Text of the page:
It is heartening to learn that the Centre and the States have filly maged to reach a consensus on the Goods and Services Tax (GST). Until Sunday, there had been a deadlock spanning five consecutive meetings of the GST Council, with States seeking sole powers to control assessees with annual turnovers of up to Rs 1.5 crore. The Centre was not in favour of a horizontal split because it felt that the States did not have the expertise to administer levies like service tax. This could well have been a misplaced fear considering that even the Centre has often had to administer new levies and taxes at different points of time. As such, if the Centre is deemed to be competent enough to cope with such situations, there should be no reason to fear that the States would not be able to do so too. Union Fince Minister Arun Jaitley was also not in favour of dual agencies auditing and scrutinizing each taxpayer because he reckoned that multiple authorities would end up acting at cross purposes. The deadlock over the administration of GST ended on Monday after the Centre agreed to allow States’ control over most of the small taxpayers, though the rollout date was pushed back by three months to July 1. According to the consensus reached on Monday, the split of GST taxpayers between the Centre of the States will be done horizontally with the States getting to administer and control 90 per cent of the assessees with below Rs 1.5 crore annual turnover with the remaining 10 per cent coming under the Centre. The Centre and the States will share control of assessees with annual turnover of over Rs 1.5 crore in a 50:50 ratio. Fince Minister Arun Jaitley insisted that each taxpayer will be assessed only once and by only one authority. Monday’s meeting of the council also resulted in the Centre ceding much of the control to the States. This is as things should be in a federal set-up. The Centre also agreed to the demand of coastal States, allowing them to tax economic activity up to 12 utical miles even though according to the Constitution the Centre has jurisdiction over territorial waters.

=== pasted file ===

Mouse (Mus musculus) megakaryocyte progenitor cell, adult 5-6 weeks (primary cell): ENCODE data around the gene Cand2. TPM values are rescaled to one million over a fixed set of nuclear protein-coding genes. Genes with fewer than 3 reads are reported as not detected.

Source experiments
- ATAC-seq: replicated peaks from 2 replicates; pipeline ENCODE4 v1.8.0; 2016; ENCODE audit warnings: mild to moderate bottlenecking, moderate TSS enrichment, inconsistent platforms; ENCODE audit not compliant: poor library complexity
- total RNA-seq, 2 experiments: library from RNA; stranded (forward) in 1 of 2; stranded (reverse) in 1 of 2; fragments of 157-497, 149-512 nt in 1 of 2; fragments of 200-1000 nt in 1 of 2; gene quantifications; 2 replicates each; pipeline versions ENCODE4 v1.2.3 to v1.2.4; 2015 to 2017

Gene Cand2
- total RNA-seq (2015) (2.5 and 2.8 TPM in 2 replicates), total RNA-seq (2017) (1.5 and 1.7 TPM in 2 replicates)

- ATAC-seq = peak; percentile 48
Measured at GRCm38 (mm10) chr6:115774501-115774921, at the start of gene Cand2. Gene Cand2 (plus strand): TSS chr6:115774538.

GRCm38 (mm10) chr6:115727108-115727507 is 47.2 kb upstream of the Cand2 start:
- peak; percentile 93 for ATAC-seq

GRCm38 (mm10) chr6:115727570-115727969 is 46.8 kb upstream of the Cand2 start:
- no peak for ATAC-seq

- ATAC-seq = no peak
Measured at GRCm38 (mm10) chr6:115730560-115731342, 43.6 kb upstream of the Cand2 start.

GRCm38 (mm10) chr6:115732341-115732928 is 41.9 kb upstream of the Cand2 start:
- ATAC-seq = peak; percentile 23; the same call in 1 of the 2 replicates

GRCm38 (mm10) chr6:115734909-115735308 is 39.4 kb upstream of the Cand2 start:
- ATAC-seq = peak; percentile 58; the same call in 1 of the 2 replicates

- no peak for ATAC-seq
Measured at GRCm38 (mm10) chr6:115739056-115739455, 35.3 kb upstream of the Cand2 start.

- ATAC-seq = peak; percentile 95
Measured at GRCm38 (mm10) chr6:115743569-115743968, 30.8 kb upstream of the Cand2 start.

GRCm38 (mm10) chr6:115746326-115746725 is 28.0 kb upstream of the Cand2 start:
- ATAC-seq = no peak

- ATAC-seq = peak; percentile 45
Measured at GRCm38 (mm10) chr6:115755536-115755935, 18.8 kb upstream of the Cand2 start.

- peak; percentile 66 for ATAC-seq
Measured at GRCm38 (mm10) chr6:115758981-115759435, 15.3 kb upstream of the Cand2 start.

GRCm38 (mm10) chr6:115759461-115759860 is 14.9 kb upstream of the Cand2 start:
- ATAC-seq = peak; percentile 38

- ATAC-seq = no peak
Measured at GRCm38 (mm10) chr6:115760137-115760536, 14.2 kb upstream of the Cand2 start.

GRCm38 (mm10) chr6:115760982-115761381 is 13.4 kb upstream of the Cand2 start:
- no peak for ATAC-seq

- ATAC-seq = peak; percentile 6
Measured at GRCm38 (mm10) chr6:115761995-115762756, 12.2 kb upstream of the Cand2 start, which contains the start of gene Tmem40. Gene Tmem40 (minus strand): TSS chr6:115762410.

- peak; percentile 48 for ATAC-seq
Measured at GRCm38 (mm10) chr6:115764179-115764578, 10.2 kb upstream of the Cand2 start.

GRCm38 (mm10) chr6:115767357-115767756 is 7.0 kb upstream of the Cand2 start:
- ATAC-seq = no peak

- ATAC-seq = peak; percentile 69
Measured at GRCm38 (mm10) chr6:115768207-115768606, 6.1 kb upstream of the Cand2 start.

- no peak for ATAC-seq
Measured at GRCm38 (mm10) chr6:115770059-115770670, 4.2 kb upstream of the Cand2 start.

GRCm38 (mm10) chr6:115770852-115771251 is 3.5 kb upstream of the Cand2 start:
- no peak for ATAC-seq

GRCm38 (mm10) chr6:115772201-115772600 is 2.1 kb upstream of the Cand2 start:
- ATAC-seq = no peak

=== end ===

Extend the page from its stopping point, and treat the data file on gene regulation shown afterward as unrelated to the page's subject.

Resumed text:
The Goods and Services Tax will subsume Central and State levies like excise duty, service tax and VAT. One does not expect any difficulties or disputes over the levy of GST on goods. Most of the goods sold are in packaged form these days and most buyers must be content to buy what they want merely on the basis of what is printed on the containers. Since all Indian manufacturers are not absolutely scrupulous or trustworthy, people must be content to be guided by past experience of goods purchased rather than what is printed on the outer packing. However, the taxing of services is bound to prove quite a bit more difficult than one imagines. The crucial issue will be determining the quality of service. It remains to be seen whether someone unsatisfied with the quality of service offered in hotels and restaurants will be in a position to refuse payment for services or to insist on a reduction of what is charged for unsatisfactory services. One can easily visualize a situation where the number of disputes could well lead to the need for arbiters of service. And this is where the levying of service tax could run into difficulties. It is possible that in the initial stages hotels and restaurants might refrain from adding a separate service tax to their bills and choose to hike their room tariffs and the cost of food, thereby avoiding separate service charges. And hotels that decide to add separate service charges to their bills must also be prepared for protests from unsatisfied guests who might insist on such charges being reduced because they have not been entirely satisfied with the service. It remains to be seen how many hotels will take the objections of their guests in the proper spirit when they are compelled to reduce service charges as demanded by their guests. In any case, there is room for conflict in the administration of GST in certain cases. One hopes that the government has taken into consideration such possibilities.